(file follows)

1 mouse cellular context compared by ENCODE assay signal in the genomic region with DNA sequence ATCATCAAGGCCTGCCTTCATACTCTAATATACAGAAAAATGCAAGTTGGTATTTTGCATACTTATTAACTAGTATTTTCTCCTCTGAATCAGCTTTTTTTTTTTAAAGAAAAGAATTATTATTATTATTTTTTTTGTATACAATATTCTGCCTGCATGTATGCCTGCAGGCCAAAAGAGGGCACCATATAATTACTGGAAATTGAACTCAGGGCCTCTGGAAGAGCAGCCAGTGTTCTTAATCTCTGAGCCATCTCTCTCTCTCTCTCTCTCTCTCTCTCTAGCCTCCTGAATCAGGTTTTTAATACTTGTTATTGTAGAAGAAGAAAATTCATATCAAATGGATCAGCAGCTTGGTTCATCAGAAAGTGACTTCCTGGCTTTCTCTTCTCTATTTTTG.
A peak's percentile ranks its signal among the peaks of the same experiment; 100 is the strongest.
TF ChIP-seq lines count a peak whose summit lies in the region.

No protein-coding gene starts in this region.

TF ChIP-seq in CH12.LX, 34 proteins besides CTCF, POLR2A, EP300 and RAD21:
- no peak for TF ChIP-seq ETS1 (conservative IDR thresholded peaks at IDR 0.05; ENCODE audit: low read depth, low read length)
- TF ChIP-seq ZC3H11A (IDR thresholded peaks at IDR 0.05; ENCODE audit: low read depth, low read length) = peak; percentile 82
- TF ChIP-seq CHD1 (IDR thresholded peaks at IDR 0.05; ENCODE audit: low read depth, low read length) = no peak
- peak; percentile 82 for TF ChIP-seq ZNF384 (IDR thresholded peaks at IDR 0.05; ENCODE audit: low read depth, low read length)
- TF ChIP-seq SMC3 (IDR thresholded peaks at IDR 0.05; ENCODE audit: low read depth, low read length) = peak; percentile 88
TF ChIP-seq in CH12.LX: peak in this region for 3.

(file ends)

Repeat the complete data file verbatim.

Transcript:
1 mouse cellular context compared by ENCODE assay signal in the genomic region with DNA sequence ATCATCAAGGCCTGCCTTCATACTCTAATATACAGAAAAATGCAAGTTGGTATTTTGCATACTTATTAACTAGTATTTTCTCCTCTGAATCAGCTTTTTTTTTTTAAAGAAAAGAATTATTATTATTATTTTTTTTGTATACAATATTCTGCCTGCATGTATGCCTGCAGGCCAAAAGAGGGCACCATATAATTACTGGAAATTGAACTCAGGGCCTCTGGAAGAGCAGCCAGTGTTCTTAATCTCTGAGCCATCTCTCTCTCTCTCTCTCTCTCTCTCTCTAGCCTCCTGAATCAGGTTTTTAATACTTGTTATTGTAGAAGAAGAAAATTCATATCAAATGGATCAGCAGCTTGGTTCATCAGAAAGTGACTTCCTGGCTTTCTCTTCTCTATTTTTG.
A peak's percentile ranks its signal among the peaks of the same experiment; 100 is the strongest.
TF ChIP-seq lines count a peak whose summit lies in the region.

No protein-coding gene starts in this region.

TF ChIP-seq in CH12.LX, 34 proteins besides CTCF, POLR2A, EP300 and RAD21:
- no peak for TF ChIP-seq ETS1 (conservative IDR thresholded peaks at IDR 0.05; ENCODE audit: low read depth, low read length)
- TF ChIP-seq ZC3H11A (IDR thresholded peaks at IDR 0.05; ENCODE audit: low read depth, low read length) = peak; percentile 82
- TF ChIP-seq CHD1 (IDR thresholded peaks at IDR 0.05; ENCODE audit: low read depth, low read length) = no peak
- peak; percentile 82 for TF ChIP-seq ZNF384 (IDR thresholded peaks at IDR 0.05; ENCODE audit: low read depth, low read length)
- TF ChIP-seq SMC3 (IDR thresholded peaks at IDR 0.05; ENCODE audit: low read depth, low read length) = peak; percentile 88
TF ChIP-seq in CH12.LX: peak in this region for 3.